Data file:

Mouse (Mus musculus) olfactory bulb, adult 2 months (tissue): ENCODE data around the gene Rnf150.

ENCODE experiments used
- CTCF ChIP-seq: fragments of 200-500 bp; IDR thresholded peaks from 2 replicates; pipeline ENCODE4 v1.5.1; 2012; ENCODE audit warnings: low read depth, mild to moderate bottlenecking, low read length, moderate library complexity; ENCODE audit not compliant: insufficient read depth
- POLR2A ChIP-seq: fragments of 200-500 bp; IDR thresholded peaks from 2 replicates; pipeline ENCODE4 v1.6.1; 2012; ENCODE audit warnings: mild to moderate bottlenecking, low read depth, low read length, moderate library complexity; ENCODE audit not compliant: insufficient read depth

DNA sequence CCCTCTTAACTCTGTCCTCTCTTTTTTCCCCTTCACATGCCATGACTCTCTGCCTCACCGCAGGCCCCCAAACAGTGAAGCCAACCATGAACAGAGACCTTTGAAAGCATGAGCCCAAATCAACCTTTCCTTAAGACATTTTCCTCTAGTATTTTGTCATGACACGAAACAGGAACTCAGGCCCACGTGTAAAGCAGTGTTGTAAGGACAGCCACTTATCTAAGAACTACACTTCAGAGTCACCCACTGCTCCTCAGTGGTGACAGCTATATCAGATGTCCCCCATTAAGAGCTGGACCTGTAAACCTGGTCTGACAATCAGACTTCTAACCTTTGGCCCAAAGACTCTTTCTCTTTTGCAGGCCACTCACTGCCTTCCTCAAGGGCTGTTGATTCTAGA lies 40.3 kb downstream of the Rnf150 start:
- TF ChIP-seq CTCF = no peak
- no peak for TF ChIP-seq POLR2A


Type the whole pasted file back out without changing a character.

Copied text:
Mouse (Mus musculus) olfactory bulb, adult 2 months (tissue): ENCODE data around the gene Rnf150.

ENCODE experiments used
- CTCF ChIP-seq: fragments of 200-500 bp; IDR thresholded peaks from 2 replicates; pipeline ENCODE4 v1.5.1; 2012; ENCODE audit warnings: low read depth, mild to moderate bottlenecking, low read length, moderate library complexity; ENCODE audit not compliant: insufficient read depth
- POLR2A ChIP-seq: fragments of 200-500 bp; IDR thresholded peaks from 2 replicates; pipeline ENCODE4 v1.6.1; 2012; ENCODE audit warnings: mild to moderate bottlenecking, low read depth, low read length, moderate library complexity; ENCODE audit not compliant: insufficient read depth

DNA sequence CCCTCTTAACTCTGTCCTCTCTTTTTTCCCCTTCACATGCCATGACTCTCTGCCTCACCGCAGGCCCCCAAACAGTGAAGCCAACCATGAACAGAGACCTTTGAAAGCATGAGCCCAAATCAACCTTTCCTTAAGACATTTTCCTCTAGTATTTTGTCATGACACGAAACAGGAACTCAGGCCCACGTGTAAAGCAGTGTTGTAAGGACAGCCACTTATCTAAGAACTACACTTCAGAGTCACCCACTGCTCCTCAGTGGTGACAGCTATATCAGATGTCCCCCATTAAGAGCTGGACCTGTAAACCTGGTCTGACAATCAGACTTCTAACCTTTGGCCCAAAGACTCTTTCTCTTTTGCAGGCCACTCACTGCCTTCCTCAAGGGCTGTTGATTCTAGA lies 40.3 kb downstream of the Rnf150 start:
- TF ChIP-seq CTCF = no peak
- no peak for TF ChIP-seq POLR2A